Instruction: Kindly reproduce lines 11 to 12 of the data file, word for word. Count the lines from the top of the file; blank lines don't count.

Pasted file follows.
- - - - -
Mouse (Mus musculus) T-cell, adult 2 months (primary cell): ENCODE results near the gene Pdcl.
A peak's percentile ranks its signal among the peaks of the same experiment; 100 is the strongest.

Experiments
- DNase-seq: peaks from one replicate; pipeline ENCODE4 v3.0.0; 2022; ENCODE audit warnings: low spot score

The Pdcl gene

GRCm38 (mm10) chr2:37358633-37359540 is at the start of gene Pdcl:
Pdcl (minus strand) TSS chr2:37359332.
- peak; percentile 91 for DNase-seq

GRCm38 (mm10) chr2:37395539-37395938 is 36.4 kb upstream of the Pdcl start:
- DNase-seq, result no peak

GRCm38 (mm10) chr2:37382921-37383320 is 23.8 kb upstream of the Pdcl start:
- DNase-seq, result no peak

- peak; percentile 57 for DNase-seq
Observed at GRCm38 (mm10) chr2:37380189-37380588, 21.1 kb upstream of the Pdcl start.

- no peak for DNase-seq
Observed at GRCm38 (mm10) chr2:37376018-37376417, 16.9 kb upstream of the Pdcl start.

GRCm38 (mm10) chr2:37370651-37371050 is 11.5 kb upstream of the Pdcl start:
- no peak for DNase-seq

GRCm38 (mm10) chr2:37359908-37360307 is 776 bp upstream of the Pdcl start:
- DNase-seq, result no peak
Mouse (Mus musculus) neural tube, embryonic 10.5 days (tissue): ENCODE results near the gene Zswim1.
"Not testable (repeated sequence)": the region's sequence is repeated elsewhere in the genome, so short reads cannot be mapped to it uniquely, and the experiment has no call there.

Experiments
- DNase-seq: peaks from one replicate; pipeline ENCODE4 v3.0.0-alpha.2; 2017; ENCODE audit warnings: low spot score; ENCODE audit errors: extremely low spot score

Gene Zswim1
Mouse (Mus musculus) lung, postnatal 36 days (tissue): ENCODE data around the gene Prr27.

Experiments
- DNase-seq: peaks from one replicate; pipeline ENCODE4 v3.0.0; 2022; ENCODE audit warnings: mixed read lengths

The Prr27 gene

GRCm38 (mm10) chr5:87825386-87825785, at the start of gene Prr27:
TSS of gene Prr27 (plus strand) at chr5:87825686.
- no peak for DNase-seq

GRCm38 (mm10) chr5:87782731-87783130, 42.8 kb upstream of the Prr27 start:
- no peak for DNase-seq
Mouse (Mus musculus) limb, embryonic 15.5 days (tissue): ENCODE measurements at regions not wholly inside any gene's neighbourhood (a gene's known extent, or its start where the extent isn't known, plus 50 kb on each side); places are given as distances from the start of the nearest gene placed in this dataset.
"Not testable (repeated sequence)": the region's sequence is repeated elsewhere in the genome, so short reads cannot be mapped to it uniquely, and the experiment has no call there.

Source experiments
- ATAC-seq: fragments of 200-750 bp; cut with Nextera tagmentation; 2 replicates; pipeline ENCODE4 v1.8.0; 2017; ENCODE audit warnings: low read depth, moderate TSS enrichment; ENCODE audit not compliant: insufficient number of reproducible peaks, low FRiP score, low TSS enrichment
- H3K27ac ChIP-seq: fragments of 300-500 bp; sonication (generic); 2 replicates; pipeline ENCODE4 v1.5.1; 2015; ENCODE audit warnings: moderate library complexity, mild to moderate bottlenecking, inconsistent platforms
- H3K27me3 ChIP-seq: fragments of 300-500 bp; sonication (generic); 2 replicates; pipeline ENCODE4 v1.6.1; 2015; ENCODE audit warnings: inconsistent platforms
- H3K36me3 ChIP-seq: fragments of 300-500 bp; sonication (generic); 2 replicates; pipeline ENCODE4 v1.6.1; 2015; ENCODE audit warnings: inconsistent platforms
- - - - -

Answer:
GRCm38 (mm10) chr2:37382921-37383320 is 23.8 kb upstream of the Pdcl start:
- DNase-seq, result no peak